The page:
Hyperoxaemia and hypoxaemia are associated with harm in patients with ARDS

Andrew J. Boyle, David N. Holmes, Jonathan Hackett, Susanna Gilliland, Michael McCloskey, Cecilia M. O'Kane, Paul Young, Stefania Di Gangi, Daniel F. McAuley

Research output: Contribution to journalArticlepeer-review

5 Downloads (Pure)

Abstract

Background: Oxygen therapy is routinely administered to mechanically ventilated patients. However, there remains uncertainty about the optimal oxygen titration target in patients with the acute respiratory distress syndrome (ARDS).


Methods: Prospectively identified adult patients meeting the Berlin definition of ARDS between 1st January 2014 and 13th December 2016 were analyzed. Oxygen exposure variables were collected at 6-hourly intervals. The primary exposure was the average time-weighted partial pressure of arterial oxygen (PaO2) calculated over a maximum of 7 days from meeting ARDS criteria. The primary outcome was ICU mortality. Univariable and multivariable logistic regression analyses were performed to assess the impact of exposure variables on clinical outcomes. Results are presented as odds ratio [95% confidence interval].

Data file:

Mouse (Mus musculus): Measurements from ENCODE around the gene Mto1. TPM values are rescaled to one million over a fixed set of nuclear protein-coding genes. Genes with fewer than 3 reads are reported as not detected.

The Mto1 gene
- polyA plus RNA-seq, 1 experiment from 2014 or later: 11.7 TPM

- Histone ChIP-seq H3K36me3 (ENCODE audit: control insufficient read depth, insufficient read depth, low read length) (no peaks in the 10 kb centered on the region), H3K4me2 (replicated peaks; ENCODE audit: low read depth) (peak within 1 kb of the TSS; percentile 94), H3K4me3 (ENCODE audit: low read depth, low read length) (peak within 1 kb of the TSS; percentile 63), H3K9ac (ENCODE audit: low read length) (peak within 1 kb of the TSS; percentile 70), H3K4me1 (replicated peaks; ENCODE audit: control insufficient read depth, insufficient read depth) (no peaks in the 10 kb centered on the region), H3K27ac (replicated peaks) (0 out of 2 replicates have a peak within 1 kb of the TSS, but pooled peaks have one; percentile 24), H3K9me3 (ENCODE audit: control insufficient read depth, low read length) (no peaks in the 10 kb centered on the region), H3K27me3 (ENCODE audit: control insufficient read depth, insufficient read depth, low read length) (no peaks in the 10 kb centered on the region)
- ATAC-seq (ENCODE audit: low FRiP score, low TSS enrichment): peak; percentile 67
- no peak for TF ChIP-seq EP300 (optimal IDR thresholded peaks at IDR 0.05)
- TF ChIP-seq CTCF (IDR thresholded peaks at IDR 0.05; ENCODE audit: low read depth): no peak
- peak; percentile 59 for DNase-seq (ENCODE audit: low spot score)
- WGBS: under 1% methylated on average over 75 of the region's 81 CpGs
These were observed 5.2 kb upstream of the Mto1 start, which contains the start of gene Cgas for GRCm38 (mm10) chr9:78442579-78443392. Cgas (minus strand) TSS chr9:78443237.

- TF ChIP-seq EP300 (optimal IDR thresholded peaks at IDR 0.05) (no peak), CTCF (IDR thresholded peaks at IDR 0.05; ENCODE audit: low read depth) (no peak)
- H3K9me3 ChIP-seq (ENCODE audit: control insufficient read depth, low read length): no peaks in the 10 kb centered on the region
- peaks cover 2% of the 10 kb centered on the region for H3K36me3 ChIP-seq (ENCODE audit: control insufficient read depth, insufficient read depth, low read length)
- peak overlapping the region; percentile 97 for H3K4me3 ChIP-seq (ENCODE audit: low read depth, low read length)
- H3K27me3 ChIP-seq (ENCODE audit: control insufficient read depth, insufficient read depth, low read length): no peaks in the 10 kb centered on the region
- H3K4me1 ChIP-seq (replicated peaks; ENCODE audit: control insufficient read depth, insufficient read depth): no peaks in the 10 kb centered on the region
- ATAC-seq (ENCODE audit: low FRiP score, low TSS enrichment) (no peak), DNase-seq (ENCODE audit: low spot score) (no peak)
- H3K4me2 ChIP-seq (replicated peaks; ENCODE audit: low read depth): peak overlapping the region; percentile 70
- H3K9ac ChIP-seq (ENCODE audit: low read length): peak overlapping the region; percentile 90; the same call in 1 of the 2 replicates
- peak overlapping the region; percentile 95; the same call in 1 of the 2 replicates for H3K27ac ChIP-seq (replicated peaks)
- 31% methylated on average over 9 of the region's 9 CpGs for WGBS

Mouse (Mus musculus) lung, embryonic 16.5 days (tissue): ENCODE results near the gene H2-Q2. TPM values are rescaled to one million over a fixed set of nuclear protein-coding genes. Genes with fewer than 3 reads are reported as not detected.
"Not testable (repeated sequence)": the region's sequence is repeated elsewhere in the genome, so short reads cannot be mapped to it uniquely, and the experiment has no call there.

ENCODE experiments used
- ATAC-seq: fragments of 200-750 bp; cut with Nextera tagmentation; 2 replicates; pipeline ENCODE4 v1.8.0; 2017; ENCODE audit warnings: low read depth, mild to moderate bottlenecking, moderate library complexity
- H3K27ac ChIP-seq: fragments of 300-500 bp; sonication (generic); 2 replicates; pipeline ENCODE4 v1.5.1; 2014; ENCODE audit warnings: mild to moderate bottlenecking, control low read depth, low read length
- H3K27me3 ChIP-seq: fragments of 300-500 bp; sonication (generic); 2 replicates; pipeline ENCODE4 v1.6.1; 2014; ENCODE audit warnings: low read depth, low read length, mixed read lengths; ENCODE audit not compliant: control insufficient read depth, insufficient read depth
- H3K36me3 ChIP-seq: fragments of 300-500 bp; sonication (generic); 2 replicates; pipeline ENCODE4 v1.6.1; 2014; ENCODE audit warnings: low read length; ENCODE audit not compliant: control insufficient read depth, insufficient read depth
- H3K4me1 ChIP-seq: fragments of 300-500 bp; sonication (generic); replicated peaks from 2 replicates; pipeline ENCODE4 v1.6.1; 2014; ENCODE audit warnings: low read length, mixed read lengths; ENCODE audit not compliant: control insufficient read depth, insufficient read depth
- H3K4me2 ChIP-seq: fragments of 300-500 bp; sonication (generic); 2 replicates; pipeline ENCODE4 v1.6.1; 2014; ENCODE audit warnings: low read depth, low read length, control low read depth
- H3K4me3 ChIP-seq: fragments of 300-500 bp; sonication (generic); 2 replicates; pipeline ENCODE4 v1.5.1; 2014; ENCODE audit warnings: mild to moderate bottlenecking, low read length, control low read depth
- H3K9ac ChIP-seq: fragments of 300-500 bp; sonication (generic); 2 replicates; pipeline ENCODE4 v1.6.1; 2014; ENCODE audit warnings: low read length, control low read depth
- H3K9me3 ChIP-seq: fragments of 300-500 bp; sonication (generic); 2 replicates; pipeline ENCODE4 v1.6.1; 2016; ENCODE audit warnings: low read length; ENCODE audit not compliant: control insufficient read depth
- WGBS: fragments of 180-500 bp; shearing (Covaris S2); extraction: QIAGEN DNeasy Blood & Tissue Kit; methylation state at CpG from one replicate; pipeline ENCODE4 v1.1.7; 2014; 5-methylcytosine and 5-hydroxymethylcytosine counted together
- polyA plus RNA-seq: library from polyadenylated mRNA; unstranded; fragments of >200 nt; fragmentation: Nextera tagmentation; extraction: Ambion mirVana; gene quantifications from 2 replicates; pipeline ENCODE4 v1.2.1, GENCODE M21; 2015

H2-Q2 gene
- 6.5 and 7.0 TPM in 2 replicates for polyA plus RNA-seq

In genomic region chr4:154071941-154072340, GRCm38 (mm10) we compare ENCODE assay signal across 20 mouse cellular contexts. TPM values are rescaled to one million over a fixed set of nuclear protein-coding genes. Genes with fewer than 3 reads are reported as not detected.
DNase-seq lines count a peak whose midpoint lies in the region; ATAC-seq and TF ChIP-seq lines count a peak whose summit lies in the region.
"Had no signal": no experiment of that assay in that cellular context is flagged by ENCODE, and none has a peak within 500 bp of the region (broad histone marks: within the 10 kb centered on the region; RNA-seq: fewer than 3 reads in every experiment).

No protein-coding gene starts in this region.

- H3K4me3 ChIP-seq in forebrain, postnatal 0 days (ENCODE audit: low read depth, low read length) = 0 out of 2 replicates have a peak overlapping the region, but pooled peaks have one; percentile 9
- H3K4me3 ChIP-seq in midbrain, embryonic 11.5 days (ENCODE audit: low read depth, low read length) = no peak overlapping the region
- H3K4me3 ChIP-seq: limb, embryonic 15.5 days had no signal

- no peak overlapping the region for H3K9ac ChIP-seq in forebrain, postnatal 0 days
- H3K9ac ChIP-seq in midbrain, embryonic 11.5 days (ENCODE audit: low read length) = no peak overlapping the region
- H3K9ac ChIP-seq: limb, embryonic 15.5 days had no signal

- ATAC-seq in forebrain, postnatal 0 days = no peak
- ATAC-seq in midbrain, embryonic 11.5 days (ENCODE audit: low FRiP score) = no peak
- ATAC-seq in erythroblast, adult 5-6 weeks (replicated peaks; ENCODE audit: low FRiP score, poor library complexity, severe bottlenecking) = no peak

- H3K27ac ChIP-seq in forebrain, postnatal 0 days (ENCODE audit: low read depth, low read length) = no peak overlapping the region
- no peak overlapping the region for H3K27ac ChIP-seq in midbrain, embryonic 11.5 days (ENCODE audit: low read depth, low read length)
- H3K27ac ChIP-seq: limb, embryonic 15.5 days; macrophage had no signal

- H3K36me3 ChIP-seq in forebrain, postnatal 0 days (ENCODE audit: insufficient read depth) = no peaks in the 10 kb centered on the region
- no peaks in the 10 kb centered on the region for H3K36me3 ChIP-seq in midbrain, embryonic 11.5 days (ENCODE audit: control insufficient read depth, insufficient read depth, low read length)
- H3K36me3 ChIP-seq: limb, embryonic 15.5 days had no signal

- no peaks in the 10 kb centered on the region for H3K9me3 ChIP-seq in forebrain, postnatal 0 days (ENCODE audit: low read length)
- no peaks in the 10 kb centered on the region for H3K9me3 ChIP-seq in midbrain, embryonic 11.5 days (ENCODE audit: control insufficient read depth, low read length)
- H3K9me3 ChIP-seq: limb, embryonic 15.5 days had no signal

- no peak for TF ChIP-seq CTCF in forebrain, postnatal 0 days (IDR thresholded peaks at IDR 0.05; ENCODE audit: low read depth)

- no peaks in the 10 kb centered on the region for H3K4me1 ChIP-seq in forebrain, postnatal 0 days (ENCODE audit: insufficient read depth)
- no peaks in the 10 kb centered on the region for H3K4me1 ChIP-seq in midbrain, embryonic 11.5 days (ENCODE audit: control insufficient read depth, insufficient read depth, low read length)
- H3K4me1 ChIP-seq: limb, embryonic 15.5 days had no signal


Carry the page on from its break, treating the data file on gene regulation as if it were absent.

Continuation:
Results: 202 patients were included in the final analysis. Overall ICU mortality was 31%. The average time-weighted PaO2 during the first 7 days of ARDS was similar between non-survivors and survivors (11.3 kPa [10.2, 12.5] (84.8 mmHg [76.5, 93.8]) vs. 11.9 kPa [10.9, 12.6] (89.3 mmHg [81.8, 94.5]); p = 0.08). In univariable and multivariable analysis, average time-weighted PaO2 demonstrated a U-shaped relationship with ICU mortality. There was a similar relationship identified with hospital mortality.


Conclusions: In patients with ARDS, the predicted probability of both ICU and hospital mortality was lowest when the average time-weighted PaO2 was between 12.5 and 14 kPa (93.8–105.0 mmHg), suggesting this is a reasonable oxygenation target for clinicians to aim for.
Original languageEnglish
Article number285
JournalBMC Pulmonary Medicine
Volume21
DOIs
Publication statusPublished - 08 Sep 2021

Fingerprint

Dive into the research topics of 'Hyperoxaemia and hypoxaemia are associated with harm in patients with ARDS'. Together they form a unique fingerprint.

Cite this